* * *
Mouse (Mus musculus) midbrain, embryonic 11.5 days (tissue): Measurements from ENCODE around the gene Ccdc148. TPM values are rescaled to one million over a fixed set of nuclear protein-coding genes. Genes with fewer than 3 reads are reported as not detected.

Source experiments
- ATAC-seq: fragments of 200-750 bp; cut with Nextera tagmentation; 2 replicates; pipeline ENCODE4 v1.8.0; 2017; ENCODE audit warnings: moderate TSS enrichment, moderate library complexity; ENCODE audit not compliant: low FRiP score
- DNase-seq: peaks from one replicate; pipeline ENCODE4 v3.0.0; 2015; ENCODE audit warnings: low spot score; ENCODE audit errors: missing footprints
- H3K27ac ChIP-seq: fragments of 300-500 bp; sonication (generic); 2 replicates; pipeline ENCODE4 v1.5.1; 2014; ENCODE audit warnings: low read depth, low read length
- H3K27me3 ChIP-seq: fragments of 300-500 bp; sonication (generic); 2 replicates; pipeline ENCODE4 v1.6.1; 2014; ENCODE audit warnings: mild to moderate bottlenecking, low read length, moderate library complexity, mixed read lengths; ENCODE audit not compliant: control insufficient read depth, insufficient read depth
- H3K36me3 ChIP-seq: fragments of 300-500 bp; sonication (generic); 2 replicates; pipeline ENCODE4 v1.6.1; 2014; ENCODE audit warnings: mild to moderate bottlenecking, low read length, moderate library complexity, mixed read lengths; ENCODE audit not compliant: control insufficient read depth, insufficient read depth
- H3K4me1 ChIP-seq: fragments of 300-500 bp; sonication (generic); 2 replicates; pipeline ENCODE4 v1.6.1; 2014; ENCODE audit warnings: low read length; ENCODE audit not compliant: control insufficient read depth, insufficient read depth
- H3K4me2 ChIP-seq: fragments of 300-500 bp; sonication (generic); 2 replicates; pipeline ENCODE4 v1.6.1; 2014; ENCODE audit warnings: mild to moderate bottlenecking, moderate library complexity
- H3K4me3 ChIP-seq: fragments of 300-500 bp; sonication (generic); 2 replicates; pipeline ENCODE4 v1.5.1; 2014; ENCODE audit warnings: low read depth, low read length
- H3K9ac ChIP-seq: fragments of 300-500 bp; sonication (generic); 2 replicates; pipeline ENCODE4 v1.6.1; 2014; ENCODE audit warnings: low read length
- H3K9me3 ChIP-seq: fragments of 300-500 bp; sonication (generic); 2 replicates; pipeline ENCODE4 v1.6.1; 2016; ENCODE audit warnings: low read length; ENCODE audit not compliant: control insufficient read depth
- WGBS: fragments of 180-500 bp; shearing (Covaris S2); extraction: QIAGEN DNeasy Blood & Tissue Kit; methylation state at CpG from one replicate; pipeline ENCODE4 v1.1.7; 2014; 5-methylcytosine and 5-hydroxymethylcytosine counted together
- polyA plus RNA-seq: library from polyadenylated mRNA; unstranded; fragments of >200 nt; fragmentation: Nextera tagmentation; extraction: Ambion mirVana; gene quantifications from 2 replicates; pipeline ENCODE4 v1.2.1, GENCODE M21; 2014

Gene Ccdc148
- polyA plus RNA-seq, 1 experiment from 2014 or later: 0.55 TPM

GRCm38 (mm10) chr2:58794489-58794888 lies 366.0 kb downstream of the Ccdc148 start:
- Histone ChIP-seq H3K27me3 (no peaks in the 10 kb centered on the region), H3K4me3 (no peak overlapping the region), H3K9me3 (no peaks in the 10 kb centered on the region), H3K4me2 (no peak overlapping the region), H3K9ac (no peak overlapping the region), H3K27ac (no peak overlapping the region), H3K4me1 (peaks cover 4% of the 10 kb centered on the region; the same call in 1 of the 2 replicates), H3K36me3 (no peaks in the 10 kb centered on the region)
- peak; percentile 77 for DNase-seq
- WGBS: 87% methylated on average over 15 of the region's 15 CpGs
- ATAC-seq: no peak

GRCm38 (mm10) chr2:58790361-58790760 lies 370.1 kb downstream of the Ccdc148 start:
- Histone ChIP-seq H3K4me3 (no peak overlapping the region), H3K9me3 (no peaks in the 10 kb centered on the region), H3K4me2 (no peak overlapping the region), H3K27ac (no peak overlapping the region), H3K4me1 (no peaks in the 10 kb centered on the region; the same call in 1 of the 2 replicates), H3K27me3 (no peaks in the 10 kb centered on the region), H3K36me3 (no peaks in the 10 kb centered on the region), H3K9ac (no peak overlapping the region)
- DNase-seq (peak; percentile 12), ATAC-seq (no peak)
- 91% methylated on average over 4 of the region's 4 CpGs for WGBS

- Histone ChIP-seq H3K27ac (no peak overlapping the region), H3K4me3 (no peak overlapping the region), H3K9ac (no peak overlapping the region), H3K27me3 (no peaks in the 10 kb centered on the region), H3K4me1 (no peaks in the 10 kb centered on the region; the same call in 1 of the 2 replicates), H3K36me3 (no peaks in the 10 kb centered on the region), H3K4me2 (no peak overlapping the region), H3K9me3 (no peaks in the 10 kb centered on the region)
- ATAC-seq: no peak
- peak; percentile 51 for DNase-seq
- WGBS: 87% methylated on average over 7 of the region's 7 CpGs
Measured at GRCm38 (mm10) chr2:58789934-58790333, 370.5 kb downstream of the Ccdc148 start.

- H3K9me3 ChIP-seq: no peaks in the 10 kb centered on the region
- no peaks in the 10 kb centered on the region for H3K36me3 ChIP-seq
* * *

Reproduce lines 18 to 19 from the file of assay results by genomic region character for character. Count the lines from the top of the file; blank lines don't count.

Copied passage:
- Histone ChIP-seq H3K27me3 (no peaks in the 10 kb centered on the region), H3K4me3 (no peak overlapping the region), H3K9me3 (no peaks in the 10 kb centered on the region), H3K4me2 (no peak overlapping the region), H3K9ac (no peak overlapping the region), H3K27ac (no peak overlapping the region), H3K4me1 (peaks cover 4% of the 10 kb centered on the region; the same call in 1 of the 2 replicates), H3K36me3 (no peaks in the 10 kb centered on the region)
- peak; percentile 77 for DNase-seq